Consider this: Before Covid-19, you didn’t worry about going to get gas. That there might be germs on the pump that could kill you. (I know this sounds alarmist, but I’m talking “worst-case scenario” here. Yes, you can wash your hands often, and you should.) You didn’t worry about going to the grocery store, either. Nor were there YouTube videos out there showing clueless teens and others touching or licking food in the store, as if Covid-19 isn’t a serious issue. (Those who do this need to be stopped and punished. If they’re under a certain age — say, twelve — their parents need to take care of it, and if the parents can’t, then it may be up to the courts.) And you didn’t worry that anyone you might come into contact with could get infected by you, even if you show no symptoms…because in the U.S., there’s a shortage of tests, and only the highest-priority (or, perhaps, the very wealthy who can jump the line) are able to get tested.

All of this promotes a heightened state of anxiety. It can’t help but do this. And nearly everyone feels it, whether they say so or not; if they aren’t sick, that’s great, but they’re still cooped up in the house, unable to perform any part of their normal routine, and that in and of itself is wearying. (Not to say anything about those who are in unsafe, unstable situations who are now sheltering-in-place with abusers. Which is scary as Hell, too. The shelters are still open and can still help you, if you are in such a situation, but how many people are going to be able to think past their fears to go when it’s hard to leave an abusive situation in the first place?)

I have pondered what my characters Bruno, Sarah, and Lady Keisha (from the Elfy series) would do in such a time. Lady Keisha is a healer/priest, so she’d certainly be ministering to the sick. Maybe she’d be much less at risk because of her magic; maybe not. But she’d be out ministering anyway. And Sarah, who’s more or less a de facto apprentice healer due to her strong skills of empathy even at an early age, would be right there with her.

But what about Bruno, you ask? I’m not sure what Bruno would do. He’d probably make masks, as there’s a shortage of them. (With his magic, and being able to make something out of nothing, he’d be able to make them a lot faster than the rest of us.) He’d probably go and sterilize equipment as fast as he could. He’d probably ready all the available mages in the area, and get them into positions to do the same things at whatever levels they could…in other words, I can’t see him being silent, or sitting on the sidelines, or accepting this passively.

As for Allen and Elaine of Changing Faces, who have no magic? I think they’d be making YouTube videos of their music to comfort people. Maybe playing duets, as they liked to do that anyway…they’d be sheltering-in-place at home, and they’d be telling people in every situation to enjoy life as much as possible, because time and health are not expendable.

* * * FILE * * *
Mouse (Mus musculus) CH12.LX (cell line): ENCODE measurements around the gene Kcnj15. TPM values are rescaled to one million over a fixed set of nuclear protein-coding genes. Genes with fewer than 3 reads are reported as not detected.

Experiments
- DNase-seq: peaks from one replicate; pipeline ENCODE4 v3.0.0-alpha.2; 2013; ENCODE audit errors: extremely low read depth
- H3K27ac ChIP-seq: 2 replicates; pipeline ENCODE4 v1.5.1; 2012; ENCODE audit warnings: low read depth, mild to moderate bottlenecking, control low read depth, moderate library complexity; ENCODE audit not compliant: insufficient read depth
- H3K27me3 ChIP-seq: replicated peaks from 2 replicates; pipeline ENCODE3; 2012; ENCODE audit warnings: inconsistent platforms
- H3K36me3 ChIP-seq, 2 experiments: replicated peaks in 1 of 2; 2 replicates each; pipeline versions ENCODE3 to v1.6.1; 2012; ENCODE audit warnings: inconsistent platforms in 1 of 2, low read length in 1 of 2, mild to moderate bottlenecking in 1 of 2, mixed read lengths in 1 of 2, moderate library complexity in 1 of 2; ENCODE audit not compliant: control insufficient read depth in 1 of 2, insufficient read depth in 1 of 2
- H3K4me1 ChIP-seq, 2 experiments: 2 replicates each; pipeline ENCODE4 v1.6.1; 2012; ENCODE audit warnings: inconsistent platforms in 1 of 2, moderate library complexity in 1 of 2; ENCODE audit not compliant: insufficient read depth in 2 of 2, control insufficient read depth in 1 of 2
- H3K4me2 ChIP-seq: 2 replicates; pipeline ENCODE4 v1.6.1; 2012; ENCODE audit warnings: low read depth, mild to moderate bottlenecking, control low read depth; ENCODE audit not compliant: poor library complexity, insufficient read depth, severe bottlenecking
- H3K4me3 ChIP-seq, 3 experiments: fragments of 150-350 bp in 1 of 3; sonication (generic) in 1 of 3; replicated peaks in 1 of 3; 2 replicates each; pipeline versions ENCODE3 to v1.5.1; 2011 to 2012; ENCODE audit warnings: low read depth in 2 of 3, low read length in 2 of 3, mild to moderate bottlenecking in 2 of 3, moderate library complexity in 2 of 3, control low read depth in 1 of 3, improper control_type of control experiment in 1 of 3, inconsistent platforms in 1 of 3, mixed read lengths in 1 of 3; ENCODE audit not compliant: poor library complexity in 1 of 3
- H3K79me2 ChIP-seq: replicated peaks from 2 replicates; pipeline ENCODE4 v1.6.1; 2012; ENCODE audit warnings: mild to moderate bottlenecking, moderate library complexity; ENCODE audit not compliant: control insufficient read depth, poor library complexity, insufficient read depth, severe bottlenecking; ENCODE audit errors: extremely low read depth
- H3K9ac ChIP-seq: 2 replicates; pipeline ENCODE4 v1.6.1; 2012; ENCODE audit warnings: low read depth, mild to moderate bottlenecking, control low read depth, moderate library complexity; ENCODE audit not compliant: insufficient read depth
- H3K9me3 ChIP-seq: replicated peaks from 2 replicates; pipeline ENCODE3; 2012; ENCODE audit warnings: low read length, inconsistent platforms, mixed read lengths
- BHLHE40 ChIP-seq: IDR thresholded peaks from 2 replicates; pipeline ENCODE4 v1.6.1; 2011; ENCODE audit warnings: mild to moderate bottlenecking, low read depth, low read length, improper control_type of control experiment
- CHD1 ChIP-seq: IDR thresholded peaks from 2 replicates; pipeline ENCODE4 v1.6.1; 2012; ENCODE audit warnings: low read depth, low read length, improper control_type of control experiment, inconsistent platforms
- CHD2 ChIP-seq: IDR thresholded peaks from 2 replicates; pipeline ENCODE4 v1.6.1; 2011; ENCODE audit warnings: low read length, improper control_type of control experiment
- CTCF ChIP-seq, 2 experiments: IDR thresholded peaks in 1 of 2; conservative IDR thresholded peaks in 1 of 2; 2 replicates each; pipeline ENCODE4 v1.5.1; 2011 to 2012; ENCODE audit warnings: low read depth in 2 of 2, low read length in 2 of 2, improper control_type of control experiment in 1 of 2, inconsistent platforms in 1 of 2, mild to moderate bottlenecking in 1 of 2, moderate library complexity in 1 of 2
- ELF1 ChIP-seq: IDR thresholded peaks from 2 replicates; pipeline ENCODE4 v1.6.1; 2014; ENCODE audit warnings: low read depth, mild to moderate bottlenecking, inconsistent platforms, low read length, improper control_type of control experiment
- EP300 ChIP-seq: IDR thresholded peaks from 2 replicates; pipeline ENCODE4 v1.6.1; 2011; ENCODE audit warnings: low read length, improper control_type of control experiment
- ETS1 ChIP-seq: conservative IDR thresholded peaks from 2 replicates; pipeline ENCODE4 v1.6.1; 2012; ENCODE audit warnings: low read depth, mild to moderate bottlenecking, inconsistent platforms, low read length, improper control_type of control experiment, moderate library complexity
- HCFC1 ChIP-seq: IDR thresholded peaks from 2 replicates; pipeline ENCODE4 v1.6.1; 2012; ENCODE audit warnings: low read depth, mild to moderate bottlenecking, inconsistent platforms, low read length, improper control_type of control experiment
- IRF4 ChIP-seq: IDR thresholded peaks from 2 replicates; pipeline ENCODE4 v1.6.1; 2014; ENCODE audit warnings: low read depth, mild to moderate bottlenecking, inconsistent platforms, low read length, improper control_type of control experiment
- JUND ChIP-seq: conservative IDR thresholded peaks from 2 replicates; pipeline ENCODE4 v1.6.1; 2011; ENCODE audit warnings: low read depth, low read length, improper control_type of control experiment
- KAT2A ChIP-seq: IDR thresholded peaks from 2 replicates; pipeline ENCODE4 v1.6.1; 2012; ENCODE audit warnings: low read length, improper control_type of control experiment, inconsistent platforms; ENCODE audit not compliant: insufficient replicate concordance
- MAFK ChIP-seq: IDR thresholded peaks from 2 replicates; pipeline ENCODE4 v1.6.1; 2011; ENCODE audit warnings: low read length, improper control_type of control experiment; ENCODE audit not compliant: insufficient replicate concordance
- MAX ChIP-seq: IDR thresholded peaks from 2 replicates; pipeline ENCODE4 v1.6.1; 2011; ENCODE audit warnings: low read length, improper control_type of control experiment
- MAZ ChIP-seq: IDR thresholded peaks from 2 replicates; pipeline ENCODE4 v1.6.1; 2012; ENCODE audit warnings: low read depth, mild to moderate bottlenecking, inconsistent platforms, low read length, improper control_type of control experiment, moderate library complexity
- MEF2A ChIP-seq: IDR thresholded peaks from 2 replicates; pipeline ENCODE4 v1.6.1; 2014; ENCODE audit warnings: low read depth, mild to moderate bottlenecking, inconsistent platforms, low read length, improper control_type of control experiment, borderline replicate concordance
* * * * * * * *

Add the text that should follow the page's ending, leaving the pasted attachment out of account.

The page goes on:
I think we need to be like Allen, Elaine, and Bruno, even if we can’t be like Lady Keisha and Sarah at this time because we don’t have the proper training.

What that means is, we have to do what we can, even if it’s small. If we can make masks, we should. If we can’t, we should try to find a way to donate materials to those who can. We should lobby our legislators to get more ventilators for the hospitals and clinics that need them. We should do everything in our power to keep states from having to bid against each other, much less against FEMA (the Federal Emergency Management Agency), and get a national clearinghouse to get and send out the ventilators to the critically affected areas first and everyone else after — an effective national clearinghouse — in place, stat, so this never happens again.

But most of all, we need to be kind to each other. Be especially kind to those who are still out there working, like the grocery store clerks, and the pharmacists, and the medical personnel. Thank them for what they do as often as you can. Try not to be short with them no matter what your stress level.

Why? They’re the ones who are going to get us through this. And we need to help them as much as we can in any way we can, even if it’s just by appreciating what they do at this especially difficult time. (Appreciation and kindness matter. Especially now.)

Finally, if you’re in an area that as yet is unaffected by Covid-19 in a major way, don’t think you’re immune to this. It’s just slower to get to you, that’s all.

Don’t be tempted to do what the stupid kids did in Florida by going to the beach for Spring Break as usual; many of them got sick, and not all from Covid-19 either, because of their stupidity. (All of ’em should be up for Darwin Awards for that, in my not-so-humble opinion.)

Don’t be tempted to resume your normal routine too soon, either.

Those of you in small communities in mountainous areas are probably safer than many at this time, because fewer people congregate around you in the first place. But all it takes is one person who doesn’t know they are infected to bring it to your community. And this was out in the United States for a good two to three weeks before we took any notice of it; that’s just the facts.

We have no immunity to this. It’s worse than the flu. The death rates are higher than the flu. And we as yet have no vaccine for it, and likely won’t for at least eighteen months no matter how fast the medical researchers work (and I’m sure they’re working feverishly).

So please. Be kind. Be cautious. Be safe. Wash your hands, and often.

Live through this. (Please?)

Written by Barb Caffrey

March 27, 2020 at 4:51 pm